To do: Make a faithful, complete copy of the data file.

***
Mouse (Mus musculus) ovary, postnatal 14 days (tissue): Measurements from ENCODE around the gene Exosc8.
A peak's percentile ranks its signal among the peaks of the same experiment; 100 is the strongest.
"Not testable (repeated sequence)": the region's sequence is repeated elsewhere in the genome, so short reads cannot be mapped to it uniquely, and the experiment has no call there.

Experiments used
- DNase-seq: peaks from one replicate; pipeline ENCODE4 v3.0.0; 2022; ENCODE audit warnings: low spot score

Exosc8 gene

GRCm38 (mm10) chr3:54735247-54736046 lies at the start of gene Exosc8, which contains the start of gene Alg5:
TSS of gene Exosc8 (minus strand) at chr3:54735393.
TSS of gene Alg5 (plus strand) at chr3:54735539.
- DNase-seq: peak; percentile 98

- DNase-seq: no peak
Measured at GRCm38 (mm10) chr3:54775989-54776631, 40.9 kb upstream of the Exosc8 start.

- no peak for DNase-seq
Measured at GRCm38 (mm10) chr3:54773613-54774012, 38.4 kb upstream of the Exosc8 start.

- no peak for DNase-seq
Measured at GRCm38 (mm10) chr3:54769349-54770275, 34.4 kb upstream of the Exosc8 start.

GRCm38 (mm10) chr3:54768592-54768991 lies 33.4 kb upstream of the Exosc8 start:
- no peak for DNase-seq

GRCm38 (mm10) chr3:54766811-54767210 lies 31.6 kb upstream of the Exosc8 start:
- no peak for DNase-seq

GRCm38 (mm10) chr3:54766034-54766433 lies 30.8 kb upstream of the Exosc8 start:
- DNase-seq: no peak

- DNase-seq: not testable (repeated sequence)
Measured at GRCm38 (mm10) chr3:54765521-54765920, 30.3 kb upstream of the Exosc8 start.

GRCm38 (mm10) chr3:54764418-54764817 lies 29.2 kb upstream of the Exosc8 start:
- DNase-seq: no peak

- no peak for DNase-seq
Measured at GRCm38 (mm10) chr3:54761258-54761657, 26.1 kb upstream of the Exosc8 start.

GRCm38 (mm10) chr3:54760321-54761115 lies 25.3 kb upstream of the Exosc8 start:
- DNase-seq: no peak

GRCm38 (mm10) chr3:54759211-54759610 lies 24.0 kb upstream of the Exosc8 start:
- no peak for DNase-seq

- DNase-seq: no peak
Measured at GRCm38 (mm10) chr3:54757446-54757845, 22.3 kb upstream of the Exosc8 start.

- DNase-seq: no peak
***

Mouse (Mus musculus) ovary, postnatal 14 days (tissue): Measurements from ENCODE around the gene Exosc8.
A peak's percentile ranks its signal among the peaks of the same experiment; 100 is the strongest.
"Not testable (repeated sequence)": the region's sequence is repeated elsewhere in the genome, so short reads cannot be mapped to it uniquely, and the experiment has no call there.

Experiments used
- DNase-seq: peaks from one replicate; pipeline ENCODE4 v3.0.0; 2022; ENCODE audit warnings: low spot score

Exosc8 gene

GRCm38 (mm10) chr3:54735247-54736046 lies at the start of gene Exosc8, which contains the start of gene Alg5:
TSS of gene Exosc8 (minus strand) at chr3:54735393.
TSS of gene Alg5 (plus strand) at chr3:54735539.
- DNase-seq: peak; percentile 98

- DNase-seq: no peak
Measured at GRCm38 (mm10) chr3:54775989-54776631, 40.9 kb upstream of the Exosc8 start.

- no peak for DNase-seq
Measured at GRCm38 (mm10) chr3:54773613-54774012, 38.4 kb upstream of the Exosc8 start.

- no peak for DNase-seq
Measured at GRCm38 (mm10) chr3:54769349-54770275, 34.4 kb upstream of the Exosc8 start.

GRCm38 (mm10) chr3:54768592-54768991 lies 33.4 kb upstream of the Exosc8 start:
- no peak for DNase-seq

GRCm38 (mm10) chr3:54766811-54767210 lies 31.6 kb upstream of the Exosc8 start:
- no peak for DNase-seq

GRCm38 (mm10) chr3:54766034-54766433 lies 30.8 kb upstream of the Exosc8 start:
- DNase-seq: no peak

- DNase-seq: not testable (repeated sequence)
Measured at GRCm38 (mm10) chr3:54765521-54765920, 30.3 kb upstream of the Exosc8 start.

GRCm38 (mm10) chr3:54764418-54764817 lies 29.2 kb upstream of the Exosc8 start:
- DNase-seq: no peak

- no peak for DNase-seq
Measured at GRCm38 (mm10) chr3:54761258-54761657, 26.1 kb upstream of the Exosc8 start.

GRCm38 (mm10) chr3:54760321-54761115 lies 25.3 kb upstream of the Exosc8 start:
- DNase-seq: no peak

GRCm38 (mm10) chr3:54759211-54759610 lies 24.0 kb upstream of the Exosc8 start:
- no peak for DNase-seq

- DNase-seq: no peak
Measured at GRCm38 (mm10) chr3:54757446-54757845, 22.3 kb upstream of the Exosc8 start.

- DNase-seq: no peak